PITTSFIELD, Mass. — Downtown Pittsfield Inc. is emerging from the pandemic year with the intention of developing a strategic plan process that includes all of its members and stakeholders.
The goal will be to think about how Pittsfield can be a thriving place to live, work, and play for all members of broader communities.
President Branden Huldeen explained that he sees three ways that everyone can move forward together: innovation, collaboration, and the very important work in equity, diversity, inclusion, and access.
"I want to recognize it, it's been a rough year. And rough is probably the kindest word I could probably use for right now. But I'm proud of the number of businesses that have been able to push through so far," Huldeen said at Thursday's annual meeting.
"But the biggest reason for me where we are also still here is that everyone had the great ability to pivot and change through the pandemic."
This second virtual annual meeting featured speeches from Mayor Linda Tyer, local business owners, and the election of two new corporators.
"For a very long time. The partnership between Downtown Pittsfield Inc. and the city of Pittsfield has benefited our community, especially during the challenges of COVID-19," Tyer said.
"They were significant and in some cases catastrophic, and while we are nearing the finish line, the impact of this global pandemic is still very much with us. But today, we are at a new stage, meaning we are beginning to find the balance between response and recovery."
Hot Harry's founder and owner Samir Abdallah; sales manager of Elegant Stitches Inc. Auric Enchill, and co-founder of Roots Rising and Pittsfield Farmers Market Jessica Vecchia spoke on their impact in the community, the effects of COVID-19, and the future in Pittsfield they are looking forward to.
The business group has tried to be creative in supporting downtown businesses throughout the pandemic. In March 2020, the DPI hosted a gift card program that pumped more than $21,000 into downtown businesses' pockets.
In December, the program gained permanency and DPI has around 26 member businesses that accept the gift cards. Since mid-December, $7,000 worth of gift cards have been purchased and that number is expect to grow.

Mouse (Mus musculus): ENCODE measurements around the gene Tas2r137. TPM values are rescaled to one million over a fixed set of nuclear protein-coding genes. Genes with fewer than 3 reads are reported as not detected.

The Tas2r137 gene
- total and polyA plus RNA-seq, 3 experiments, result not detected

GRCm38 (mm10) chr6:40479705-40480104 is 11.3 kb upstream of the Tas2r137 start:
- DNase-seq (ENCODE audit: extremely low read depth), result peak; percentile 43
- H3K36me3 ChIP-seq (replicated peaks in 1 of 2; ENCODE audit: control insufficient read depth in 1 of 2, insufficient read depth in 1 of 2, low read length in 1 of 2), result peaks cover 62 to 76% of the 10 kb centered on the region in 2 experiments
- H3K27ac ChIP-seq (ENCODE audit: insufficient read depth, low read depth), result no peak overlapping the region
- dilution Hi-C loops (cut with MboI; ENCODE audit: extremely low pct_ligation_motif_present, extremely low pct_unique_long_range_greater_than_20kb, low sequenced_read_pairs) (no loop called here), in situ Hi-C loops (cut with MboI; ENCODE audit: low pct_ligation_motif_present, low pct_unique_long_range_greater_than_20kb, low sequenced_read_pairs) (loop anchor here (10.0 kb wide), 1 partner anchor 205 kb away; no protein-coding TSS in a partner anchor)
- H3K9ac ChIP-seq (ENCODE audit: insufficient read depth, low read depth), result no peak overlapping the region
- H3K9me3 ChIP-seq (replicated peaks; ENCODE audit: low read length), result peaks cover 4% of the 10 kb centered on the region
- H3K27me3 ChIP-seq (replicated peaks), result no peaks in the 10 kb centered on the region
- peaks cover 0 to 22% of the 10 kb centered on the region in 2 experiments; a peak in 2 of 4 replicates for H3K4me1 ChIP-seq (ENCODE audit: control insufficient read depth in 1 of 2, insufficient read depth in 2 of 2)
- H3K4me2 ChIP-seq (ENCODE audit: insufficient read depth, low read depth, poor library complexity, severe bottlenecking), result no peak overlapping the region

Abdallah said Hot Harry's was "extremely fortunate" over the last year, as it was able to continue business while maneuvering with local, state, and federal protocols being changed, inconsistent pricing of goods, and pandemic fatigue.
The eatery' s biggest issue right now, he said, is finding employees.
"We've had help wanted ads out for several months now, we rarely get an applicant over 18 years old, I know from talking with many of you, we're not the only ones with this issue," Abdallah explained. "Many of our core employees have been with us for five to 15 years and have worked tirelessly alongside us during these unprecedented times, they are tired, we are tired, and we're trying to hire more staff to help them so we do not continue to overextend ourselves. If we don't find a solution soon, we may be forced to reduce our hours and or days of operation."
Abdallah is hopeful that a sense of normalcy will return this summer with vaccinations and regulations being lifted. He hopes that everyone can work together to shape the recovery of Downtown Pittsfield and encourage residents to rejoin the workforce.
"We are a strong community because we support one another and by working together with downtown, we can begin to recover and look towards a prosperous future," he said.
In 2020, thr nonprofit Roots Rising had to shut down both its Youth Crews — which give teens an opportunity to engage in meaningful work that serves a larger social good — and the Pittsfield Farmers' Market.
Pittsfield Farmers Market was founded in 2013 with DPI and the city of Pittsfield as key partners. It has been a destination for farmers and local shoppers alike since its creation.
Within a week of having to cancel the season, Roots Rising created a virtual farmers market and, in eight months of operation with 105 volunteers, packed 5,700 orders to-go across Berkshire County, generated $225,000 in sales to support the local food economy, and gave out $100,000 worth of fresh food to neighbors in need.
Vecchia thanked Huldeen — who is also the artistic producer of Barrington Stage Company — for "stepping up in a major way" and allowing the market the use of a 5,000 square feet of wide-open, ventilated space as a distribution center for the virtual market.
"Who would think a theater company would get in the business of food access," she said. "But it's one of my favorite things about the Berkshires is that folks are really always thinking outside the box and looking to help each other out in small and big ways."
This year, Roots Rising has plans to lay out the groundwork for a new "urban youth farm" that is an intersection of food justice work and youth development work. Vecchia said it will be a "community hub and a green oasis in the city."